Ok, propagate, not clone, but it’s pretty close! To propagate a plant means to multiply the plant, to create two or more plants from one original. And as each plant would be genetically identical, it’s pretty similar to cloning. In the case of mint and basil, these herbs can be propagated through their clippings. This can be done quite simply and without too much effort if you follow these simple steps.
Clip the stalk of your herb. The key to this step is to make sure each of these two new stalks has at least one set of two leaves, enough for each new plant to collect enough light to grow. We recommend making the cut about two to four leaf nodes (the part on the stalk where a set of two leaves grow from) down from the top of the plant. This tends to be 2 to 4 inches (5 - 10 cm). Make the cut just above the third or fourth leaf node down.
Prune the bottom leaves of the new stalk. While the leaves of a plant take in energy for the plant to use, the plant must also expend energy to grow them and keep them alive. The rootless stalk of your newly created basil or mint plant will only be able to take in enough water to support the top two leaves, so it’s best for the new plant to remove the lower leaves until only to top two remain.
Place the stalk of the new plant in water. Your new plant will need to grow some roots, and you can help it by placing it in a small cup filled with water. Make sure that you do not submerge the plant completely, the leaves will still need to collect sunlight and carbon dioxide to let the plant grow. If your plant does not stand up nice and straight in your jar, use a small office tool like a rubber band or a binder clip to hold it in place. I bent a paperclip to keep my basil plant in place.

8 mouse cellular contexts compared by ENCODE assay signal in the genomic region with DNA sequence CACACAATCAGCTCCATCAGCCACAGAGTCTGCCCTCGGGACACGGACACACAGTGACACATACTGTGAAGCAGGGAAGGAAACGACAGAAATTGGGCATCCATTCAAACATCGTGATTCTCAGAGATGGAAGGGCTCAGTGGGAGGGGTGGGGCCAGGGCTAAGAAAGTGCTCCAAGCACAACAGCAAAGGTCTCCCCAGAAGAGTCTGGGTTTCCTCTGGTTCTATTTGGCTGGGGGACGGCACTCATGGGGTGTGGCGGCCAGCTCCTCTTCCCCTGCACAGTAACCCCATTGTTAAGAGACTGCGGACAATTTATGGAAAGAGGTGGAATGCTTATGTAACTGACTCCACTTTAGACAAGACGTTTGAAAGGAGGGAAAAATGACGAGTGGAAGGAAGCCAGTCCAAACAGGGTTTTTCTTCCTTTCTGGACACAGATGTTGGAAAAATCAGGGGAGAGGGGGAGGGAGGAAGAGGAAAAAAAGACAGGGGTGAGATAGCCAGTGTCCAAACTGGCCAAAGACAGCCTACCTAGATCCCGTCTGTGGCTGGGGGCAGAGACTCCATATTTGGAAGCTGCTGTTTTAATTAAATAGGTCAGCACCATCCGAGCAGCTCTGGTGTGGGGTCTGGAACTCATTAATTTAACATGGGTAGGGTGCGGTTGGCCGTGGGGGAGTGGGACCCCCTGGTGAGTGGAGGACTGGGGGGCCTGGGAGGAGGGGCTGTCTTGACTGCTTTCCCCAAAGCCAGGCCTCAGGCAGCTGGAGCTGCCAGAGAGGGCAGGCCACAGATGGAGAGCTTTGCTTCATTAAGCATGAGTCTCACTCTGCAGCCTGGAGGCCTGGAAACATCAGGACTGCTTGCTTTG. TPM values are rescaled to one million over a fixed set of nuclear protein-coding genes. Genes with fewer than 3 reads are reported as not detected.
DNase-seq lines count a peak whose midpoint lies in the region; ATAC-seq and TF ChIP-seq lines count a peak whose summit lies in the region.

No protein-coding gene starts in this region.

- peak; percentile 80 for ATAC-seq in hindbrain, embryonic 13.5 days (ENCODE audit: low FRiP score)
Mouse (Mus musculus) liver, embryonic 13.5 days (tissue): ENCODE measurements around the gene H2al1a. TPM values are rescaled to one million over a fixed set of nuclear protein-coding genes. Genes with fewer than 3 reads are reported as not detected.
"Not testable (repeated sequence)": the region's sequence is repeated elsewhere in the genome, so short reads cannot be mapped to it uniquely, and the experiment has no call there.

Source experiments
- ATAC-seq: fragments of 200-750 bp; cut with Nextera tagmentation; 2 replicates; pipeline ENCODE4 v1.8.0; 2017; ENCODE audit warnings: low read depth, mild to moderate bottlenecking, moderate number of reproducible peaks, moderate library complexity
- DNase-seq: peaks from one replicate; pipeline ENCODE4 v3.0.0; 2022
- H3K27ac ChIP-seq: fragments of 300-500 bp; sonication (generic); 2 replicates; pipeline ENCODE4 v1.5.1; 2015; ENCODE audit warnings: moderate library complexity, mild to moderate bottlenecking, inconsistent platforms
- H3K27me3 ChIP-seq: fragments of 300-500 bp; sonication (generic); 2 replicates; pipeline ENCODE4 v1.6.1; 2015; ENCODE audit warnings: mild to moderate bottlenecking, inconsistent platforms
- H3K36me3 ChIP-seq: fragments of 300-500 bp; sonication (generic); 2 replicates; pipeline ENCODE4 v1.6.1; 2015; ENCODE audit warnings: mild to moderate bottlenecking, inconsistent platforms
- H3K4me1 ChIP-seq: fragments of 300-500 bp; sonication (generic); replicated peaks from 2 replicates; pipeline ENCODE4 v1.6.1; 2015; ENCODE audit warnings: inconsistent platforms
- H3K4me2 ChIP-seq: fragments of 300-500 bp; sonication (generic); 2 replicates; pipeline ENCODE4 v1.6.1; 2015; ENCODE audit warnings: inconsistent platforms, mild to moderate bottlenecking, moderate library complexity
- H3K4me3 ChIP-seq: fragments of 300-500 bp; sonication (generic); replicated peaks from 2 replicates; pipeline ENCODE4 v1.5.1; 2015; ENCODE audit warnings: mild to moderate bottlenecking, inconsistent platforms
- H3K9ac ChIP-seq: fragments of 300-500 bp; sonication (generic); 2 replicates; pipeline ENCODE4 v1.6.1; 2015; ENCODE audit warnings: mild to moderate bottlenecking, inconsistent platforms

IF YOU'RE USING THIS METHOD FOR YOUR ECOQUBE C: Using a pair of really sharp scissors or a knife, make a slit along the side of your white plant medium. Slide your Basil or Mint (or any other plant) clipping in the slit, making sure that the bottom of the stem remains inside the plant medium. Thoroughly soak your medium, then place it back into the net pot.
Chill. Nothing to do for it now but sit back and wait for your mint or basil clone to grow some roots of its own. This might take anywhere from a few days to two weeks. You’ll notice over the course of these weeks that small roots will emerge from the bottom of the stalk, as the plant clone reaches out to establish a better water supply. For best results, change out the water in the jar every so often (once or twice a week) to make sure the plant has enough, fresh nutrients.
Replant the clone. Once the roots grow long enough about two inches (5 cm) or half the size of the rest of the plant, you can plant the clone in either soil or a hydroponic medium, and voilà! You now to have two, genetically identical mint or basil plants.
- Kevin Land, Team ADI
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